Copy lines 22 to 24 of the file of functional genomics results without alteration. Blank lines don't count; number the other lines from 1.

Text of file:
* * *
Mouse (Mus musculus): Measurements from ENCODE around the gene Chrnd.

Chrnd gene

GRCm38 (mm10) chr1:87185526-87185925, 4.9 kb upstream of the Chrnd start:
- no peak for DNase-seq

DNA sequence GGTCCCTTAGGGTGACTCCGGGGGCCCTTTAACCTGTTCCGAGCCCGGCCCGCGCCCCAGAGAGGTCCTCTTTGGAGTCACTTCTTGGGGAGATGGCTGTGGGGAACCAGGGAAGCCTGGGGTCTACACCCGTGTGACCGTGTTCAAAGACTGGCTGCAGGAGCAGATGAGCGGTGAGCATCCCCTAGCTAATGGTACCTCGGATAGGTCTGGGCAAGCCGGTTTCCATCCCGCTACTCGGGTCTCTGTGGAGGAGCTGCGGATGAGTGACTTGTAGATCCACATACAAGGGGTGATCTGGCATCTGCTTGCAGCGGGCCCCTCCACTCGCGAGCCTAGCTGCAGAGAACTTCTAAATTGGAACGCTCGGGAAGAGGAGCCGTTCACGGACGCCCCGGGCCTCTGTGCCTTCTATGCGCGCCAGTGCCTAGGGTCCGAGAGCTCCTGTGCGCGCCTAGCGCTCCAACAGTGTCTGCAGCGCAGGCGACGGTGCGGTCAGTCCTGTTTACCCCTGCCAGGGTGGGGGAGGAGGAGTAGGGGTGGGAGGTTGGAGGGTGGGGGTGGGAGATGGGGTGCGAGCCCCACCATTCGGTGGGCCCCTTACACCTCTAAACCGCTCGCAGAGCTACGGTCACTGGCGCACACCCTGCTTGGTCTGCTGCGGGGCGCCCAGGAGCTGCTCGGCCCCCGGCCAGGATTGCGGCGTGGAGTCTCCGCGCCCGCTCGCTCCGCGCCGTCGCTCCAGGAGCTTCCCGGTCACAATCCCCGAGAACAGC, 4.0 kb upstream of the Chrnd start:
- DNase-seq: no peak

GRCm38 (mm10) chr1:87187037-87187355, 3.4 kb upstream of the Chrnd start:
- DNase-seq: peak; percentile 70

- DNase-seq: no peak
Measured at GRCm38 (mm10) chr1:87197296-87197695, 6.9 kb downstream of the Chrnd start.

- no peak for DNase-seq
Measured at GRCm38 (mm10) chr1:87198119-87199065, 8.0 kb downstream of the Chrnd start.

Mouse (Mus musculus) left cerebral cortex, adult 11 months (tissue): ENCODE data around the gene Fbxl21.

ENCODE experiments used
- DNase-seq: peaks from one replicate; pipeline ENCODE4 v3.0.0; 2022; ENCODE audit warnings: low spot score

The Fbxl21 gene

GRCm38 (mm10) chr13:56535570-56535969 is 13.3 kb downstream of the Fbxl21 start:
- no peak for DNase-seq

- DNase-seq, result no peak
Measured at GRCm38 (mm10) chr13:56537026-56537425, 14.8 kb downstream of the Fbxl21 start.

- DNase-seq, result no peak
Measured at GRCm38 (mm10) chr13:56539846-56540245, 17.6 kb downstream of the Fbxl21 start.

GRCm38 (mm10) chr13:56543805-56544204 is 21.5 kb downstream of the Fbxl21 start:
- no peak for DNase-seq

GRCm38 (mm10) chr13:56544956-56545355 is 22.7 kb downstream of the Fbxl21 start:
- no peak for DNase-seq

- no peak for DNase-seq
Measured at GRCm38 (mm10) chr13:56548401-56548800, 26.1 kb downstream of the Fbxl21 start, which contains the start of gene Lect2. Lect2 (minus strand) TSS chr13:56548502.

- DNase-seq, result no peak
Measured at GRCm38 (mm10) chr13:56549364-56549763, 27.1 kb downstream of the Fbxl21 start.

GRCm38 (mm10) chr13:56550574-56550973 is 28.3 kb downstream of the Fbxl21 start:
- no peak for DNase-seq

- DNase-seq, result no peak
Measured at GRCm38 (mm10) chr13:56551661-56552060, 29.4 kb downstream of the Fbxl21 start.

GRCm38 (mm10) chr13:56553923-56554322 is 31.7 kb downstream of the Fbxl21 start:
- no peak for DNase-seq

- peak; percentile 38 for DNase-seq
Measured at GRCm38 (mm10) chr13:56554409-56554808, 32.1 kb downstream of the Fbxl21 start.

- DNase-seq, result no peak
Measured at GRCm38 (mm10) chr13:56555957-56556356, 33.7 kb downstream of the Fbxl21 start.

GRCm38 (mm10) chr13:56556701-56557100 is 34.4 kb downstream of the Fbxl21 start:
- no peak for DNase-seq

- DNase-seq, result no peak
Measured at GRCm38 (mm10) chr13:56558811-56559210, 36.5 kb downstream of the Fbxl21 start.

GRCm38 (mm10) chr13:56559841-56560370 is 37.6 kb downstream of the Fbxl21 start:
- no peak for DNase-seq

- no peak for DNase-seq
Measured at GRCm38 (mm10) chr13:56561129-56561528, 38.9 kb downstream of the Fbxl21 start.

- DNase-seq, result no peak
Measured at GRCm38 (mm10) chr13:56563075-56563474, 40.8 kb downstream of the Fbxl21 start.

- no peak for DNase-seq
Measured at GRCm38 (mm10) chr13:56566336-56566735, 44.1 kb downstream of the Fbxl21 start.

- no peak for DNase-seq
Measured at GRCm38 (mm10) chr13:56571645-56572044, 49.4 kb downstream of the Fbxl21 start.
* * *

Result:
Measured at GRCm38 (mm10) chr13:56539846-56540245, 17.6 kb downstream of the Fbxl21 start.

GRCm38 (mm10) chr13:56543805-56544204 is 21.5 kb downstream of the Fbxl21 start:
- no peak for DNase-seq